We trained our donors to expect that a dollar invested led to a dollar spent on the ground. But as we have grown, dollars from restricted donations have had to bear their share of overhead.
– Tom Briscoe, Chief Financial Officer
Founded in 1991 by the International Churches of Christ, HOPE worldwide works to change lives by harnessing the compassion and commitment of dedicated staff and volunteers to deliver sustainable, high-impact, community-based services to the poor and needy. Its services center on helping children and seniors by providing long-term basic health care and educational services. Guiding principles include building strong ties to the communities the organization serves and relying on volunteers.
HOPE worldwide operates in more than 70 countries including the U.S. and assists more than 1 million individuals a year. Its strong ties with the International Churches of Christ facilitate fundraising efforts and provide the organization with volunteers. Supporting growth has required HOPE worldwide to reach beyond its base of small individual donors from church communities. It now taps into government and corporate grants and also relies heavily on in-kind donations to operate its hospitals and medical clinics.
HOPE worldwide’s central office coordinates the collection and allocation of funds, in-kind donations, and volunteers. It gives its affiliates significant autonomy in their daily operations.
Founding date: 1991
Revenue (2003): $52 million (including $10 million from international affiliates)
NCCS classification: International, foreign affairs—international development
Services: Provides educational and medical services in developing communities
Beneficiaries: Disadvantaged children and the elderly in developing communities
Leadership (selected): Robert Gempel, Chief Executive Officer; Patricia Gempel, Executive Vice President; Thomas Briscoe, Chief Financial Officer & Vice President
Address: 353 West Lancaster Ave, Wayne, PA, 19087
- 1987 - 1991 – The International Churches of Christ contribute funds to provide humanitarian relief and establishes programs around the world.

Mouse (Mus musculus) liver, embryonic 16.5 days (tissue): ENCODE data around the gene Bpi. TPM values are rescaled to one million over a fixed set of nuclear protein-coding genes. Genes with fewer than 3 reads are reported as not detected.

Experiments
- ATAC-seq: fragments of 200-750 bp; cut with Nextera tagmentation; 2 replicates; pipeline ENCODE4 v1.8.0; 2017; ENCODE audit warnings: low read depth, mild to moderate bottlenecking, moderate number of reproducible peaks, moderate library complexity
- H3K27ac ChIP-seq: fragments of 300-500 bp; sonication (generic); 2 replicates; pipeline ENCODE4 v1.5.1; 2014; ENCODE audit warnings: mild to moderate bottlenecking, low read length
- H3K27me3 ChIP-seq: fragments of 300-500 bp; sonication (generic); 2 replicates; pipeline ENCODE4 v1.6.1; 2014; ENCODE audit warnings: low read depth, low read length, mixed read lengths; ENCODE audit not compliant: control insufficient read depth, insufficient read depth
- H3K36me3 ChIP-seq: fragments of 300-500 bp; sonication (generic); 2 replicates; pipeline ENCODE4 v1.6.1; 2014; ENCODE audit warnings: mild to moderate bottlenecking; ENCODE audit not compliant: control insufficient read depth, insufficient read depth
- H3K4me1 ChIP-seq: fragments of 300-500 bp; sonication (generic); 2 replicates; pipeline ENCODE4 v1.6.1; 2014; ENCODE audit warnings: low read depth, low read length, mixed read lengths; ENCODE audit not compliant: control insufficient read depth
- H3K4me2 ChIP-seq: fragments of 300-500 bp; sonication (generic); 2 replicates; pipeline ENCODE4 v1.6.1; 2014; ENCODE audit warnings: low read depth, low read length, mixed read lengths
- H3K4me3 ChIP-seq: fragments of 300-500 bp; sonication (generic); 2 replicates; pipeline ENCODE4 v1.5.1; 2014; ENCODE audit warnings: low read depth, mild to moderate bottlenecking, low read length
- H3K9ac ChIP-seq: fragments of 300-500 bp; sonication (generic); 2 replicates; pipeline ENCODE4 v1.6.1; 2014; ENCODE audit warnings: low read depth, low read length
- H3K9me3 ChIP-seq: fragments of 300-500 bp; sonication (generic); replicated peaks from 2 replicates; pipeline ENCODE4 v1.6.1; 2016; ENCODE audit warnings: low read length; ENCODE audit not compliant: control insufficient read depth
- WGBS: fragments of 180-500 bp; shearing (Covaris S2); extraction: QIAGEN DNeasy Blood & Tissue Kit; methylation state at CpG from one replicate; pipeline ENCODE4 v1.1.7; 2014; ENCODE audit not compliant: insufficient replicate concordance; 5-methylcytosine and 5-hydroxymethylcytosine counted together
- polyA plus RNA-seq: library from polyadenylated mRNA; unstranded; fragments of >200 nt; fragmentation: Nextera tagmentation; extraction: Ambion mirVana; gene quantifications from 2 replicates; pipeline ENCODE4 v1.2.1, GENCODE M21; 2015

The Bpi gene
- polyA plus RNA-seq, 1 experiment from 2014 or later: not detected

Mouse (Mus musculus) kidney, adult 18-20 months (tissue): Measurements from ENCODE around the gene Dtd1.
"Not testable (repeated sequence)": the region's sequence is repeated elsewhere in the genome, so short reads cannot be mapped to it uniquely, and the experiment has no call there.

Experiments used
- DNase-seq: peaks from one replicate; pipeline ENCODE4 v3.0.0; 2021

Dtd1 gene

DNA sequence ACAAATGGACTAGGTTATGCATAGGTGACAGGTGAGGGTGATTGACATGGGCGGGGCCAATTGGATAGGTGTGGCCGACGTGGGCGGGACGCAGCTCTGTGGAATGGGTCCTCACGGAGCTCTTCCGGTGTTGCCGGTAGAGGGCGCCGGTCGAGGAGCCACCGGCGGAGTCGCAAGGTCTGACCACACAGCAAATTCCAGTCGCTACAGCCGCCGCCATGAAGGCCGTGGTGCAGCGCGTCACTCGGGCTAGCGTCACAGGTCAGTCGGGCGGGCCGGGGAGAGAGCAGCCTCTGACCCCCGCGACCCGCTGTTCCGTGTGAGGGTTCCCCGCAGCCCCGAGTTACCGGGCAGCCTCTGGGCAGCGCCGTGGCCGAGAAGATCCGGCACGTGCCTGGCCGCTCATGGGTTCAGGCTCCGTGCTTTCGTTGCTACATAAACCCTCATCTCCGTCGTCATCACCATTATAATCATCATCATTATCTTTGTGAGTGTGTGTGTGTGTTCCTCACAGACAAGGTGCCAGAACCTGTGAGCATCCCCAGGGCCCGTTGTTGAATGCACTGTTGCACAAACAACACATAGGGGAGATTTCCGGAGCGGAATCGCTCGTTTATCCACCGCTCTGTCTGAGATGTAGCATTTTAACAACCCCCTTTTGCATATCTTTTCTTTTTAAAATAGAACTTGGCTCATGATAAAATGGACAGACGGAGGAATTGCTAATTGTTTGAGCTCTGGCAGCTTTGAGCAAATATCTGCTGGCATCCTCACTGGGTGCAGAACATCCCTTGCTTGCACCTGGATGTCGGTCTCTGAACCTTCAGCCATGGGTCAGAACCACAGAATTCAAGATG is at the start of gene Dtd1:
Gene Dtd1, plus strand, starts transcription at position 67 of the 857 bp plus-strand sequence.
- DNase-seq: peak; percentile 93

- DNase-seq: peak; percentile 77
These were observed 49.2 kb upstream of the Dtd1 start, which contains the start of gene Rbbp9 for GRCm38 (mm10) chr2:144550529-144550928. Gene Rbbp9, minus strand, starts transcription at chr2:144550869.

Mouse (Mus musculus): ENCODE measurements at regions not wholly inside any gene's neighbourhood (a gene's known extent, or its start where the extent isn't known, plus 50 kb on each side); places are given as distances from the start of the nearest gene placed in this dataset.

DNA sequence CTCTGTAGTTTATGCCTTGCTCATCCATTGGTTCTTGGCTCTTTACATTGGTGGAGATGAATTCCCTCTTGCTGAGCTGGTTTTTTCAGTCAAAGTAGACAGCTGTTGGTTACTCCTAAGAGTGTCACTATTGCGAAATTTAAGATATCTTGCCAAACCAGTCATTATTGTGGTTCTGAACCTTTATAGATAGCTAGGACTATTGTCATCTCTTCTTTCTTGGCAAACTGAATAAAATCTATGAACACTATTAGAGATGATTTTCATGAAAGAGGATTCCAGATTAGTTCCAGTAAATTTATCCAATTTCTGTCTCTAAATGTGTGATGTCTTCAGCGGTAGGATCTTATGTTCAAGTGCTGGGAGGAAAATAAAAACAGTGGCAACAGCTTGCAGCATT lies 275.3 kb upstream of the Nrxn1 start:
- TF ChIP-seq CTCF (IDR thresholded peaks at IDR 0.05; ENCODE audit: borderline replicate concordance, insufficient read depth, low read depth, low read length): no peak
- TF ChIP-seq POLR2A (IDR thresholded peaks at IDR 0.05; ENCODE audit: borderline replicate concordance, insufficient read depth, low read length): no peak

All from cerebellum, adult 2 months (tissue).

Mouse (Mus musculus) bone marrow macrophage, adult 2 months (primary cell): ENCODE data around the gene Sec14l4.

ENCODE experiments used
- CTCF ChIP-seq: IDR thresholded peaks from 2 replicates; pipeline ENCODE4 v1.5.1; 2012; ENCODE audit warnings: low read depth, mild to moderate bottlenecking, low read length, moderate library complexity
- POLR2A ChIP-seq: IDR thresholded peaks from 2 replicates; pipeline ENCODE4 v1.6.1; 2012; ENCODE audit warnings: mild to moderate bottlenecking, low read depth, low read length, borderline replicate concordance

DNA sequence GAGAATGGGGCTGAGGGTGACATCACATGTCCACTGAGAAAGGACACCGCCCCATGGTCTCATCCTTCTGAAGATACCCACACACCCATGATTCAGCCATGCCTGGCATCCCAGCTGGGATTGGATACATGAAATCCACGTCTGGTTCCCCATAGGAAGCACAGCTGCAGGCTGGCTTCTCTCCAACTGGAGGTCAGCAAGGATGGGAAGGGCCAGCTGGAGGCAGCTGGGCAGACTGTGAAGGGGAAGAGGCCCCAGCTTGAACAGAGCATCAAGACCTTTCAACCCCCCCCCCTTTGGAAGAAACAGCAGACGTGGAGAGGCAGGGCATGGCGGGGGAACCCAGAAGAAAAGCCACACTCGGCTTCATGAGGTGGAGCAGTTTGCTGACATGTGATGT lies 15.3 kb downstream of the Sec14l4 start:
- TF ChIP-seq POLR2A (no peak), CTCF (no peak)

- 1991 – HOPE worldwide is founded as a separate 501(c)(3) organization to carry out the humanitarian relief and outreach work of the International Churches of Christ.
- 1993 - 1996 – HOPE worldwide opens the Village of Hope leprosy colony in India and Sihanouk Hospital in Cambodia, along with numerous other new programs in new sites. The organization appoints nine regional vice presidents to oversee operations. Government contracts and grants become a significant funding source.
- 1997 - 2001 – HOPE worldwide continues to expand its geographic reach and program offerings. In-kind donations for its health care and education programs grow rapidly while funds from individuals grow more slowly.
Revenue growth: HOPE worldwide initially grew steadily as it expanded to new geographies and added programs. Effects from 9/11 combined with changing relations with its original donor group have led to inconsistent growth since 2000.
Funding mix: While cash donations from individuals have grown considerably in absolute terms, in-kind gifts have been the organization’s growth engine.
Actions That Helped Propel Growth in Funding
- Harnessed the energy of a motivated base of individual supporters. HOPE worldwide’s individual supporters have provided the organization with a dependable source of volunteer, cash, and in-kind resources that allow the organization to expand into new geographies and programs as opportunities arise. Many of these individuals have been attracted to HOPE worldwide because of its roots in the International Churches of Christ.
- Reached beyond its original donor base. As HOPE worldwide expanded beyond the size its original faith-based supporters could fund, it sought and secured government and corporate donations to sustain its growth.
- Building the organization’s capacity. HOPE worldwide lacks the funding to expand its management and administrative capacity at a rate that meets the demand of its programmatic growth. The organization’s unrestricted funding has not kept pace with the growth of its restricted program funding, and some of its historic donors have been reluctant to fund investments in overhead.